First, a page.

Last night as I was reflecting on this verse and preparing for some silent prayer, I was recalling three words I had scrawled in magic marker on pink construction paper six years ago in Puerto Rico: kindness, patience, gentleness. That pink swatch of construction paper served as a bookmark in my Bible for many years, reminding me of God’s greatness and my own weaknesses. You see, kind, patient, and gentle are three things I was not (and probably still am not), but three things that I had committed to praying for, to becoming through God’s work in me.

It is quite recently, however, in this past year, through weekly talks with a soul friend of mine, that I have been learning that truly experiencing God’s grace requires dealing gently not only with others, but first with oneself. After all, how can I impart grace to others if I do not embrace that promise of grace first myself?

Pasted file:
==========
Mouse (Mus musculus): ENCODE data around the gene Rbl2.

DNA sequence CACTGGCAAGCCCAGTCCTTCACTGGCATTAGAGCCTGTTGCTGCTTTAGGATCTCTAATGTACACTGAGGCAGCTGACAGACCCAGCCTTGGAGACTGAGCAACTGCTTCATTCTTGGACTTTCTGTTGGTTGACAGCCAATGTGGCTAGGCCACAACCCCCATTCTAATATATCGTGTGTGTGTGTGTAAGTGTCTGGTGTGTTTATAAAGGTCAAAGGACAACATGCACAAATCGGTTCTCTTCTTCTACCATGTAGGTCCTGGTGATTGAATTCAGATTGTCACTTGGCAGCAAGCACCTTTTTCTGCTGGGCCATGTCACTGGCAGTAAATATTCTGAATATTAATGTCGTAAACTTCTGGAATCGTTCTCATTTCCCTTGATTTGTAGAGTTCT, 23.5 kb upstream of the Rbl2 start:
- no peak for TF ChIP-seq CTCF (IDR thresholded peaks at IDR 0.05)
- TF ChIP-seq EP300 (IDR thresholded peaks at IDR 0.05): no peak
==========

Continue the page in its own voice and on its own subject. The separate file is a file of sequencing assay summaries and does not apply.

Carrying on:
Reading through my devotional last night, it reminded me that a prayer word in silent prayer serves as a gentle way of coming back to God. “Free from thinking,” J. David Muyskens writes, “we enter a profound rest.”

It is a small thing, but I recalled a moment during yesterday when I was genuinely fatigued, but I couldn’t figure out a way to rest. I felt convicted that I should have been doing something, and so I was restless, which I am becoming convinced is an unnatural state for humans created by a God who made a day for rest! A friend of mine also recently sent me this article on clergypeople who are not taking time to rest, and for whom it is causing great consequences.

It sounds simple, but I think learning to rest, and being gentle, are two qualities which usher in the fullness of the humanity for which God intended for us.

In what ways do you resolve to deal gently with yourself, and how does it bring you nearer to experiencing God’s peace?